The Franciscan history explains the latter in a different way. They say that brother Gómez, in order to escape his applauders, lifted himself into the air and flew from the bridge to the tower of the convent. I neither confirm, nor deny this. Maybe he did, and maybe he didn’t. When dealing with miracles, I don’t waste my time nether defending or refuting them.
That day, brother Gómez was in the mood for making miracles, for when he left his cell, he walked to the infirmary, where he encountered San Francisco Solano, resting on a bed, suffering from a severe headache. The lay brother took his pulse and said: “Father, your health is fragile; you would do well to eat some food.”
“Brother, replied the saint, I have no appetite.
“Make an effort, reverent Father, have at least a mouthful.”
So insistent was the monk in charge of the dining hall, that the sick, in order to get rid of the demands that already bordered on nonsense, I got the idea to ask him what even for the viceroy would have been impossibly to obtain, because the season wasn’t right to satisfy his whim
“Look, little brother, if only he would eat a pair of tasty mackerels”
Fray Gómez put his right hand into his left sleeve and pulled out two mackerels as fresh as if they had just come out of the sea.
Here they are Father, and may they bring your good health back. I Am going to cook them.
And with the blessed mackerels San Francisco was cured as if by magic.
There was another morning, brother Gomez was lost in meditation in his cell, when there was some small, discrete knocks on the door and a tetchy voice said:
“Thanks be to God, Praised be the Lord”
“Forever and ever, Amen. Come in dear brother, answered brother Gómez.”
And into the very humble cell came a ragged individual, but in whose face one could perceive the proverbial honesty of an old Castilian.
The furniture in the cell consisted of four leather chairs, a greasy table, and a bunk without mattress, not even sheets, and with a stone for a pillow to rest his head.
Sit down, brother and tell me without detours what brings you here, said brother Gómez.
The fact is, Father that I am an honest man through and through.
That’s apparent and I want to persevere, so that I will deserve peace of conscience in this earthlyl life, and in other one, the blessed place.
The fact is that I’m a peddler with a family and my business does not grow for lack of means, or for idleness and shortage of industry in me.
I’m glad, brother, for God takes care of those who work honestly
But it is the problem, Father that till now God has turned a deaf ear on me, and is late in helping me.
“Don’t despair, brother, don’t despair!”
Well, the situation is that have knocked on many doors in solicitation of a loan for five hundred duros, and I found all of them locked up tight. And it happened that last night in my ponderings, I said to myself: “Hey, Jeromo, cheer up and go and ask for the money from brother Gómez, for if he wants to, beggar and poor as he is, he will find a way to extract me from my troubles.” And this is the reason that I am here, because I have come to ask and request that you, reverend Father, lend me this trifle amount for six months.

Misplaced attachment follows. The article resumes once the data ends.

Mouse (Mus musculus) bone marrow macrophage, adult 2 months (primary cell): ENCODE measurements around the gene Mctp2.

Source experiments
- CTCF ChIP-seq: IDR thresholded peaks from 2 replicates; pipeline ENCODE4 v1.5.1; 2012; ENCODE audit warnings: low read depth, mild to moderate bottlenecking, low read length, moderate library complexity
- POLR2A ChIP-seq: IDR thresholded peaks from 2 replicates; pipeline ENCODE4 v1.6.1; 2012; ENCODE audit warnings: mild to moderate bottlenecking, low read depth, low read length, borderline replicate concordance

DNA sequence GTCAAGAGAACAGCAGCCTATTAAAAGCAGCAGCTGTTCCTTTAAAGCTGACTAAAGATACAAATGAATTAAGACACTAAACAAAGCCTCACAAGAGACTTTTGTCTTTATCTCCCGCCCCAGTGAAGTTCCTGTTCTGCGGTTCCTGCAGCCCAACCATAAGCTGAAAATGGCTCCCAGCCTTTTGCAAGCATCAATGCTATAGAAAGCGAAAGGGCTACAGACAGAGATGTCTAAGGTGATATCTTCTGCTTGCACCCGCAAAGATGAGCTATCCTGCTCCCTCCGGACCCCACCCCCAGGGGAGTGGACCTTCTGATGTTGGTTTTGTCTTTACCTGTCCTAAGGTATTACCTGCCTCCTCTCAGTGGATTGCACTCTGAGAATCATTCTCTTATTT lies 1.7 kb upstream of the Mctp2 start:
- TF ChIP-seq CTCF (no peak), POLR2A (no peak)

“How could you have imagined, son, that you, in this sad cell, would find such wealth?”
Frankly, father I couldn’t answer that; but I have faith that you will not let me leave distressed.
Your faith will save you, brother. Wait a minute!
Looking around the naked, whitewashed walls in the cell, he saw a scorpion tranquilly walking over the window frame. Brother Gómez tore a page from an old book and went over to the window took it cautiously to the bug, wrapped it in the paper and turning towards the old Castilian he said:
“Take this, my good man and pawn this little precious ornament; and don’t forget to bring it back within six month.”
The peddler was overcome with gratitude, and left brother Gómez with great haste and walked to the pawnshop.
The jewel was a splendid, real jewel worthy of a Moorish queen, to say the least. It was a brooch in the shape of a scorpion.
A magnificent emerald mounted in gold, formed the body and a wide brilliant with two rubies for eyes, formed the head.
The pawnshop owner, who was a connoisseur, looked at the jewel with greed and offered to begin with two thousand duros for it; but our Spaniard insisted on not accepting a loan for more than 500 duros for six month and with too much interest, he understood.  The lender gave him the money and signed the papers or promissory notes, expecting that, in the end, the owner of the article would come back for more money, which, with the added interest charges, would turn him into the owner of such a priceless jewel, with its intrinsic and artistic value.
But with this little capital, he became quite prosperous in his business and at the end of the time could discharge the loan, and, wrapped in the same paper he had received it in, he returned it to brother Gómez.
He took the scorpion and put it in the window sill, gave a blessing and said:
“Little animal of God, go find your way.”
And the scorpion walked freely on the walls of the cell.
Thanks to "Translated April 7, 2011 by Kenny Beechmount . Alecran  by Ricardo Palma, translated to English."